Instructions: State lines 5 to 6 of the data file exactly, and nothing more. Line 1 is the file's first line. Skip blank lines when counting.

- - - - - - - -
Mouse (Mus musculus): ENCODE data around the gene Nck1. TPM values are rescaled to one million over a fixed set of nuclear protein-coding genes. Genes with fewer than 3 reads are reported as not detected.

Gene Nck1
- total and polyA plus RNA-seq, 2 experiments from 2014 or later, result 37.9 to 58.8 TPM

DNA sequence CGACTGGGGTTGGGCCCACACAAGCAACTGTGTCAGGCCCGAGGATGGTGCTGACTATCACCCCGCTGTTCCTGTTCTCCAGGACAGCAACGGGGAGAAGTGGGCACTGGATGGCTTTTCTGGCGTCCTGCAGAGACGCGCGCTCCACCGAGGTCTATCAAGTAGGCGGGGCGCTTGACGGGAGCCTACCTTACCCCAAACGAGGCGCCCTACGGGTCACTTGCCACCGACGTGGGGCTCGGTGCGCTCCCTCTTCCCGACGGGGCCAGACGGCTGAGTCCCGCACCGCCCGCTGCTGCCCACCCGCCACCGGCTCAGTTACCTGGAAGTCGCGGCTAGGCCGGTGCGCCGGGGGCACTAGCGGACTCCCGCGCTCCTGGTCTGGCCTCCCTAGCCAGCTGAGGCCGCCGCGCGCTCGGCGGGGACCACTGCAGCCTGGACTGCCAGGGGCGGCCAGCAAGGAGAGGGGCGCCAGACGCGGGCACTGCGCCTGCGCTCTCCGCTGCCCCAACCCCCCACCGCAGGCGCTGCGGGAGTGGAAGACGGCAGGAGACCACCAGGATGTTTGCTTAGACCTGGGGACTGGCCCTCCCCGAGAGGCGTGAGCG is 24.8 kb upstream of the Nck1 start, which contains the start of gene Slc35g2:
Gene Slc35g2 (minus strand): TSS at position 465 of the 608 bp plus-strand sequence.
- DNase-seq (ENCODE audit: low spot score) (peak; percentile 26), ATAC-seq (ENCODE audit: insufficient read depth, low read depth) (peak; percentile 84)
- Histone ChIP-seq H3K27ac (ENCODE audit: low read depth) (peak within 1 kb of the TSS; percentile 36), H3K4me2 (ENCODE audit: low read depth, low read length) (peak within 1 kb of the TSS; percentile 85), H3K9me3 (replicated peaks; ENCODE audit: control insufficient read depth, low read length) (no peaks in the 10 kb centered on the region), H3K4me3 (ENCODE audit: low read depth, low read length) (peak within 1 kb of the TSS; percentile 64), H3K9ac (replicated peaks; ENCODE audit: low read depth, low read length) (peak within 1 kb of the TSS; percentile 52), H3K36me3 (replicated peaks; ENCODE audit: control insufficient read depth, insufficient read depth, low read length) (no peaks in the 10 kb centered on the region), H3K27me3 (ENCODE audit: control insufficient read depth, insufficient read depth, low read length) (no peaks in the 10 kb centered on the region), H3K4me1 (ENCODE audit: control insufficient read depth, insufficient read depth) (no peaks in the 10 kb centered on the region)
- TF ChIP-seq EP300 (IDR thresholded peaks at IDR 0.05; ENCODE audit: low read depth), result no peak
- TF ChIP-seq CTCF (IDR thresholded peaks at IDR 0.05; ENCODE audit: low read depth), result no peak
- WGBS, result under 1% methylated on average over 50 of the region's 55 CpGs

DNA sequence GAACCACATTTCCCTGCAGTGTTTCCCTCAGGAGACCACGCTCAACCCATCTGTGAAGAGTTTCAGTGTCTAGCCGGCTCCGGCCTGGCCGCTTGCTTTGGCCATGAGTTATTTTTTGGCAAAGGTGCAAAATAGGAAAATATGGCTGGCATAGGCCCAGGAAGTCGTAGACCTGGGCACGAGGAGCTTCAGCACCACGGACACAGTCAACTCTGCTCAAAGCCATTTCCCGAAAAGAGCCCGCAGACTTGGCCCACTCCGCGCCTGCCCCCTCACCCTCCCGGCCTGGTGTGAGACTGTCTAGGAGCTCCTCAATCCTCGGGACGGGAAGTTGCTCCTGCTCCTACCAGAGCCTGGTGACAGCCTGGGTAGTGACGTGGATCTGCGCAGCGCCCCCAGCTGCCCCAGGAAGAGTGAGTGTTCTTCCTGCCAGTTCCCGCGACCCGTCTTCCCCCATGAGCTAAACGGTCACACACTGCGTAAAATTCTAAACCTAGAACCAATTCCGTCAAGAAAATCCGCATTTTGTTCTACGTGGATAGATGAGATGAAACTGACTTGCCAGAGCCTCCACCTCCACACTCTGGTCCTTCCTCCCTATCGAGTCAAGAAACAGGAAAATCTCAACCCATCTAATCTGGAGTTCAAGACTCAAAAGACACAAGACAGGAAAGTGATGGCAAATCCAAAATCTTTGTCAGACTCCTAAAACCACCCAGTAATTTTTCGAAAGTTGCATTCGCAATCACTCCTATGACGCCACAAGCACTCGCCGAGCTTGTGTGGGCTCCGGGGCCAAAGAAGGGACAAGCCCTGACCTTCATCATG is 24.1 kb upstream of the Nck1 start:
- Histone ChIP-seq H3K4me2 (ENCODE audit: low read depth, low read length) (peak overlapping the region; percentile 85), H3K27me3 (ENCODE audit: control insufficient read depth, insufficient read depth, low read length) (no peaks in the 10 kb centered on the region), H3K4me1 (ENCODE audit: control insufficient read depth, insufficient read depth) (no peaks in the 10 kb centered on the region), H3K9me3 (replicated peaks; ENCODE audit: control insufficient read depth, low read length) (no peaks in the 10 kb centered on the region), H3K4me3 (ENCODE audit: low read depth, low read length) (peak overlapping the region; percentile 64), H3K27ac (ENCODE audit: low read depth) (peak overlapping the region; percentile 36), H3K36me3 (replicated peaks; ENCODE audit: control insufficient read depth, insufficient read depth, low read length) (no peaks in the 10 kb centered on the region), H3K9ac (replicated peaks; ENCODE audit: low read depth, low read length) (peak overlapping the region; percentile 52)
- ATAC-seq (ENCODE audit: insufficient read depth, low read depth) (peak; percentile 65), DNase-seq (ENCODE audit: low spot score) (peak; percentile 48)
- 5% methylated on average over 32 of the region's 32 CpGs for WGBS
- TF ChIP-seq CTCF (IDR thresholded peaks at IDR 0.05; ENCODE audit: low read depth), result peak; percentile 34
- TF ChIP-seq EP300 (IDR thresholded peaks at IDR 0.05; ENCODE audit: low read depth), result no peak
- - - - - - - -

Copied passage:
Gene Slc35g2 (minus strand): TSS at position 465 of the 608 bp plus-strand sequence.
- DNase-seq (ENCODE audit: low spot score) (peak; percentile 26), ATAC-seq (ENCODE audit: insufficient read depth, low read depth) (peak; percentile 84)